Washington — The Commission on Presidential Debates denied the Trump campaign's request for a fourth debate in early September, dismissing concerns that early voting could mean many voters will have cast ballots before the first scheduled debate.
Campaign representative Rudy Giulianion Wednesday requesting an additional debate to accommodate voters casting their ballots early. Giuliani argued that an earlier debate should be scheduled, as several states will have begun early voting by the first debate on September 29.
The three co-chairs of the commission responded in a letter of their own on Thursday, writing that although some states will have begun mailing absentee ballots to voters by the end of September, most voters are unlikely to immediately submit them.
"There is a difference between ballots having been issued by a state and those ballots having been cast by voters, who are under no compulsion to return their ballots before the debates," the letter said. "In 2016, when the debate schedule was similar, only .0069% of the electorate had voted at the time of the first debate. While more people will likely vote by mail in 2020, the debate schedule has been and will be highly publicized. Any voter who wishes to watch one or more debates before voting will be well aware of that opportunity."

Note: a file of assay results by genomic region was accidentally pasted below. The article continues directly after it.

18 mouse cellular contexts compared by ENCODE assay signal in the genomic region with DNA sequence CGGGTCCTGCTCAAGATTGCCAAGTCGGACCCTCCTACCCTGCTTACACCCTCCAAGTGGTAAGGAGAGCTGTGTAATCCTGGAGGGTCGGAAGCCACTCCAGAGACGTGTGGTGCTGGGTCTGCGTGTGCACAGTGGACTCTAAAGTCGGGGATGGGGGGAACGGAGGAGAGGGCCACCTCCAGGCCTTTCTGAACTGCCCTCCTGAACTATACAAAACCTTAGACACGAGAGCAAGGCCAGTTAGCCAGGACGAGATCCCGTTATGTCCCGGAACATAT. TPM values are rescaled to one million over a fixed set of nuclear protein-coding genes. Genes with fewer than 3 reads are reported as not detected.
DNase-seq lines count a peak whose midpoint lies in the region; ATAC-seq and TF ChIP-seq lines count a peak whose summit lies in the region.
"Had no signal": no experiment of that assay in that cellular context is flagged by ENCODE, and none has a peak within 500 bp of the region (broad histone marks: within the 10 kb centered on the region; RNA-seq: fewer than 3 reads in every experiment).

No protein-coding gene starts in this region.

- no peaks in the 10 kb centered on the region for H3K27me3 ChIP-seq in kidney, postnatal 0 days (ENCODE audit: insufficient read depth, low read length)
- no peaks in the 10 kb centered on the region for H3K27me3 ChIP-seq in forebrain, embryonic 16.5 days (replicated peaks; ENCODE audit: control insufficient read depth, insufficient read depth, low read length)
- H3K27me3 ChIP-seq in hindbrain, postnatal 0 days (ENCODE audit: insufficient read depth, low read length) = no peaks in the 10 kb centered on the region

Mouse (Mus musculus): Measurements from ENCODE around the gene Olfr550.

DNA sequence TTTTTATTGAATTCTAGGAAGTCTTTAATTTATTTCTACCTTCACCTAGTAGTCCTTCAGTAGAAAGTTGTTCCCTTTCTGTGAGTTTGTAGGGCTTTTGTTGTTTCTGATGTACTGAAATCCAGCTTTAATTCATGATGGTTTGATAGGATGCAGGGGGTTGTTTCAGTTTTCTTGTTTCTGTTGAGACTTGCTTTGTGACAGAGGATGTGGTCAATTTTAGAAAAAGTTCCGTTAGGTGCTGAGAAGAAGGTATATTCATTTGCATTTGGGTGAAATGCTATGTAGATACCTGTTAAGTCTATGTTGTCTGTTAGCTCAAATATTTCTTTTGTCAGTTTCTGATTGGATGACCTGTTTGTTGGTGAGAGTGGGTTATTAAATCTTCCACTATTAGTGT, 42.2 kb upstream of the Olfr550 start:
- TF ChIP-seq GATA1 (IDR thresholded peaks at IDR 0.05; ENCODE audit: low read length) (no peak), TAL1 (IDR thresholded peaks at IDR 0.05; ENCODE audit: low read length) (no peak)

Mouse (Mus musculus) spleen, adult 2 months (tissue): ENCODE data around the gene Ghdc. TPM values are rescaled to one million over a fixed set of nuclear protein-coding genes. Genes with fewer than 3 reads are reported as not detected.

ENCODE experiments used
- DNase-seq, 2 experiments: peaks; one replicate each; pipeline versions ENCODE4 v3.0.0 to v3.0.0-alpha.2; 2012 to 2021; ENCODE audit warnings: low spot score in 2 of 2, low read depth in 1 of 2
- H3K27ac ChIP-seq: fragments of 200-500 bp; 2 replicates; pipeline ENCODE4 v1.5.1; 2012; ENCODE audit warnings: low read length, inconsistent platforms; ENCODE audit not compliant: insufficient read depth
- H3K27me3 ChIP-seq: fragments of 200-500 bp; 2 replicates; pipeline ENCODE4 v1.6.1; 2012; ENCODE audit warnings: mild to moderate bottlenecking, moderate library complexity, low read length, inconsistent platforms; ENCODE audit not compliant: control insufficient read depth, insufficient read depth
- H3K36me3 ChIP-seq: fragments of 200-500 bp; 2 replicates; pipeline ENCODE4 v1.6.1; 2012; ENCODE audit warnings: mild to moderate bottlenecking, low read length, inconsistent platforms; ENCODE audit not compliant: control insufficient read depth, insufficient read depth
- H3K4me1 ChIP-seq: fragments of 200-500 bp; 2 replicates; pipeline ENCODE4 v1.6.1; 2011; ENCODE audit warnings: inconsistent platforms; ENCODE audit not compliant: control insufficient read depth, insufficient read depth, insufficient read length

The co-chairs said the commission would consider adding a fourth debate if Joe Biden, the presumptive Democratic nominee, joined Mr. Trump in requesting one.
In his letter, Giuliani slammed the commission's process as "an outdated dinosaur and not reflective of voting realities in 2020."
"For a nation already deprived of a traditional campaign schedule because of the COVID-19 global pandemic, it makes no sense to also deprive so many Americans of the opportunity to see and hear the two competing visions for our country's future before millions of votes have been cast," Giuliani said.
Giuliani's push for an earlier debate comes as the Trump campaign has begun pouring money into advertising in the battleground states of Florida, North Carolina, Georgia and Arizona, which are the four states that cast the majority of early or absentee ballots in 2016. In Arizona alone, three-quarters of the electorate voted before Election Day in 2016, according to the U.S. Election Assistance Commission.
A greater influx of early and absentee votes are anticipated this year amid the coronavirus pandemic. The commission said it had retained the Cleveland Clinic to advise it on conducting the debates safely.
"[W]e are working closely with the Clinic on all aspects of debate planning potentially affected by the pandemic," the co-chairs wrote. "The Commission will be ready for any contingency that is necessary as a result of the pandemic."